The new Hurwitz Admission Center in historic James B. Colgate Hall fosters a completely reimagined campus visit.

By Rebecca Costello, Photography by Andrew Daddio

Historic images from university archives

For many alumni, James B. Colgate Hall is likely the first building they ever entered on campus. Generations of prospective students and their families have passed through its arched entranceways to the admission lobby. But, the stately structure wasn’t always the gateway to learning about the university’s offerings. Originally, it was the James B. Colgate Library — the gateway to knowledge of all kinds.

Constructed of brown and blue stone, it opened in January 1891. The building’s namesake (a trustee since 1861) had offered to provide a fireproof home for the library. Colgate historian Howard D. Williams ’30 called it “perhaps the most imposing, and certainly the most durable structure of the Dodge period [President Ebenezer Dodge, 1868-90].” By the early 1930s, the burgeoning collection was outgrowing the library’s capacity. Its replacement structure was dedicated in 1959 and named for President Everett Needham Case in 1962.

“Colgate has been extraordinary to me,” said Dan Hurwitz at the center’s dedication ceremony. “I thought it was really important that we had a front door to Colgate that showed everyone what a special place this is.”

For a short while after Case Library opened, James B. Colgate Hall served as home to the Romance languages department. But in October 1963, a major fire destroyed another building, the old Colgate Academy, which had housed the university’s administrative offices. An extensive renovation — including the addition of another floor — turned J.B. Colgate Hall into the new “ad building” (as many refer to it today, although it’s up for debate whether “ad” stands for “administration” or “admission”).

Another major renovation just this past year has transformed the building’s vaulted spaces. Thanks to the generosity of Dan ’86 and Ellie Hurwitz P’17 and other alumni, parents, grandparents, and friends, the Hurwitz Admission Center fosters a completely reimagined campus visit that honors our history while demonstrating the student experience on campus and around the world — and the power of a Colgate degree.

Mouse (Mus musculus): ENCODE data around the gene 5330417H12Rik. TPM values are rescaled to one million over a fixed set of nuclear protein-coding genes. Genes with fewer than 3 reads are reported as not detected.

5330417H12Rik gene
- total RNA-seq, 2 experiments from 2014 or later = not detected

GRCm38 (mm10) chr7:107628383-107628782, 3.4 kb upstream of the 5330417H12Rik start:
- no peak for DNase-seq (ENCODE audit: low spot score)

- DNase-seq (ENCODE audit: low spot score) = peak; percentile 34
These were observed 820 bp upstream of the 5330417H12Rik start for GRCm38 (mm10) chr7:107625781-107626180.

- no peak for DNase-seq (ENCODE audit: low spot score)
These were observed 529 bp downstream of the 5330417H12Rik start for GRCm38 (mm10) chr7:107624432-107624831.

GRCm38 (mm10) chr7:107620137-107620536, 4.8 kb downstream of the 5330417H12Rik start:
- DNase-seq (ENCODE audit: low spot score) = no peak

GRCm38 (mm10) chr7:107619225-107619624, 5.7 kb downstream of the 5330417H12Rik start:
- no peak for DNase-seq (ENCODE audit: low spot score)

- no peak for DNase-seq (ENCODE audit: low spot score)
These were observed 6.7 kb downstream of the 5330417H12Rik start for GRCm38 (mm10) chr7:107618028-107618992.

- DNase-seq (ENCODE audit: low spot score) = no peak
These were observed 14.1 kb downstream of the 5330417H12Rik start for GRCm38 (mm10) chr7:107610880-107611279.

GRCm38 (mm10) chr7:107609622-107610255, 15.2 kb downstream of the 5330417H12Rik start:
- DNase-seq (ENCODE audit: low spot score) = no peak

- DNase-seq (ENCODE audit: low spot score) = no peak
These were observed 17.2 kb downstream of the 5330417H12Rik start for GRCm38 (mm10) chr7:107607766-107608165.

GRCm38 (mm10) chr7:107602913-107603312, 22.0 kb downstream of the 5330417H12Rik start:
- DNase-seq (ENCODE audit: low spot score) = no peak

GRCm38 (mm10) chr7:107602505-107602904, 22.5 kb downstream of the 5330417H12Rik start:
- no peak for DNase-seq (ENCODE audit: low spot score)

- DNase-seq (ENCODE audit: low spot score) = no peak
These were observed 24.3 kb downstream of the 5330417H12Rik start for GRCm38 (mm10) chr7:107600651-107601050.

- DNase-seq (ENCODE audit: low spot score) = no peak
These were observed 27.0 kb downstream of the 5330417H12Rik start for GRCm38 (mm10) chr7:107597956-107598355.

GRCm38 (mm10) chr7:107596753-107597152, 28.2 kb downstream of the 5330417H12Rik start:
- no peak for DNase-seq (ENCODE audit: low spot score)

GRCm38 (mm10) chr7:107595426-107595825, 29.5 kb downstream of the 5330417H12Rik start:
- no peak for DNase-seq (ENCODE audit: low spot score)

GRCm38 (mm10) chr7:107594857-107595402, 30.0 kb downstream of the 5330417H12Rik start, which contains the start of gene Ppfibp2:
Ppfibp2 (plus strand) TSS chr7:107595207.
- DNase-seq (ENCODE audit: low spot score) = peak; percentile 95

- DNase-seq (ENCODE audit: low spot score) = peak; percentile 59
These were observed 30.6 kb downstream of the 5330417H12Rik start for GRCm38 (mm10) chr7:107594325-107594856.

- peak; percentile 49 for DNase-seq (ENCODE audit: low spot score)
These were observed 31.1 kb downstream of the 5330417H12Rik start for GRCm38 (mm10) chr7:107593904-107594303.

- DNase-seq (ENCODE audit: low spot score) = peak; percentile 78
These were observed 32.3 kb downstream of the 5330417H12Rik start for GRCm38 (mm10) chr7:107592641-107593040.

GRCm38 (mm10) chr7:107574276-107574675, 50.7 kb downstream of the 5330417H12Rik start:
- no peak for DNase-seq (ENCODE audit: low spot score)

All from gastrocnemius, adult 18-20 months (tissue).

“Colgate has been extraordinary to me,” said Dan Hurwitz at the center’s dedication ceremony. “I thought it was really important that we had a front door to Colgate that showed everyone what a special place this is.”


James B. Colgate Library, 1891–1958

From top left:

1 – James B. Colgate, speaking to the crowd at the laying of the cornerstone for the library that bears his name

2 – James B. Colgate Library cost $140,000 to build.

3, 4 – Colgate historian Howard Williams ’30 noted that the “spot ultimately chosen [for James B. Colgate Library] had been the farm of Daniel Hascall, who will be remembered as one of the Thirteen Men and the first teacher.”

5 – Several yellowed handwritten notes in the university archives’ files on the building detail an intriguing list of names, from authors to Greek goddesses, indicating plaster casts from the Caproni Catalog. But what has become of Victor Hugo, St. George, Niobe, Winged Victory of Samothrace, and the others? Today, the whereabouts of the statues that graced the reading room and loggia is a mystery.

6 – Circa 1950 – Hitting the books on the first floor

7 – Down and out. Workers built a conveyor track system to transport the tens of thousands of pounds of books from James B. Colgate Library to the new Everett N. Case Library in 1958.


Hurwitz Admission Center, 2014

“This is the place where students figure it all out. When you walk in here, you’re thinking, is this the place for me? I always tell people that Colgate might not be the place for them. That’s probably not what you expected me to say.

“But we’re not trying to say that we are better than another university. We are trying to present you with what we have to offer, in a way that people will feel comfortable and that they are making their own decision. With the new, innovative, less-distracting structure of this facility, it makes students feel like they can make their decision in a calm and welcoming environment.”

— Kori Strother ’15, admission tour guide, spoke at the dedication in June


From top left:

1 – Architect Edwin Quick, who was a neighbor of James B.’s in Yonkers, N.Y., called his design “Romanesque-American” style.

2, 4, 7Visitors to the new Hurwitz Admission Center learn about Colgate’s opportunities through digital media — such as video stories about students in the lobby and vibrant displays of photos and factoids in the presentation room. They also get the personal student touch through conversations with greeters and tour guides, topped off with the Chipwich finale that’s been a sweet and cool end-of-tour tradition for more than 15 years.

3,5 Originally open to the elements, the side porches that formed the entrances now serve as flexible waiting rooms for visitors.

6 – A Colgate education at work: Interactive screens in the waiting room allow visitors to access dozens of profiles of successful young alumni in a variety of career fields.



Check out construction, before-and-after, and dedication photo galleries